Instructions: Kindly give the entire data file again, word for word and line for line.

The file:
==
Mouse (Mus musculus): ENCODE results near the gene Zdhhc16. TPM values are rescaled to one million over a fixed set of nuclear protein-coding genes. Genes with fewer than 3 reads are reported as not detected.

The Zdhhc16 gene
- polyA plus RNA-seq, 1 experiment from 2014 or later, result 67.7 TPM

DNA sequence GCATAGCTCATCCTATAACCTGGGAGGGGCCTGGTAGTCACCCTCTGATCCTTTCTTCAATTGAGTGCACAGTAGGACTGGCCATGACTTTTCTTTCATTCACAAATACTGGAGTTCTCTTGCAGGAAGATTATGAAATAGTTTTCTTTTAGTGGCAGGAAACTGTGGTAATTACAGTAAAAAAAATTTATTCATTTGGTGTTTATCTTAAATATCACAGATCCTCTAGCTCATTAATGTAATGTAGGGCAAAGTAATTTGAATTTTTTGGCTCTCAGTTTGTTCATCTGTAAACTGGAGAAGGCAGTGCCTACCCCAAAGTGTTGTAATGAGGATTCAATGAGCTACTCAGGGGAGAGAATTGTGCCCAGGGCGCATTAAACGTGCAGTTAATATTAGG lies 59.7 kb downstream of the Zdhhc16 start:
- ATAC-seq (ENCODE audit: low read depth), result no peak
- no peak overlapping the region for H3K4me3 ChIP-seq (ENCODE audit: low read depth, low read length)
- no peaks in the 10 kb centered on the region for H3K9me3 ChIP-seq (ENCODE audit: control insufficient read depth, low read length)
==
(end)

Mouse (Mus musculus): ENCODE results near the gene Zdhhc16. TPM values are rescaled to one million over a fixed set of nuclear protein-coding genes. Genes with fewer than 3 reads are reported as not detected.

The Zdhhc16 gene
- polyA plus RNA-seq, 1 experiment from 2014 or later, result 67.7 TPM

DNA sequence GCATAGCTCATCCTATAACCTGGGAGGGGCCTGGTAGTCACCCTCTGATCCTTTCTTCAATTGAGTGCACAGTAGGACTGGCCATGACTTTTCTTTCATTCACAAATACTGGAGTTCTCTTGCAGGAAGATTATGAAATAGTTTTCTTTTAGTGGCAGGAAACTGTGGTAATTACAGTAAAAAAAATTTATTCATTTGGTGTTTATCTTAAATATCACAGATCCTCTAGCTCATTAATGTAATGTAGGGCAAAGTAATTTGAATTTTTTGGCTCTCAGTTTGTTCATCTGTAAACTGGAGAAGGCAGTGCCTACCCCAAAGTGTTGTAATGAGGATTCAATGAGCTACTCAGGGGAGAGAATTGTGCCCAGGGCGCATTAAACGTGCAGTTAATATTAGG lies 59.7 kb downstream of the Zdhhc16 start:
- ATAC-seq (ENCODE audit: low read depth), result no peak
- no peak overlapping the region for H3K4me3 ChIP-seq (ENCODE audit: low read depth, low read length)
- no peaks in the 10 kb centered on the region for H3K9me3 ChIP-seq (ENCODE audit: control insufficient read depth, low read length)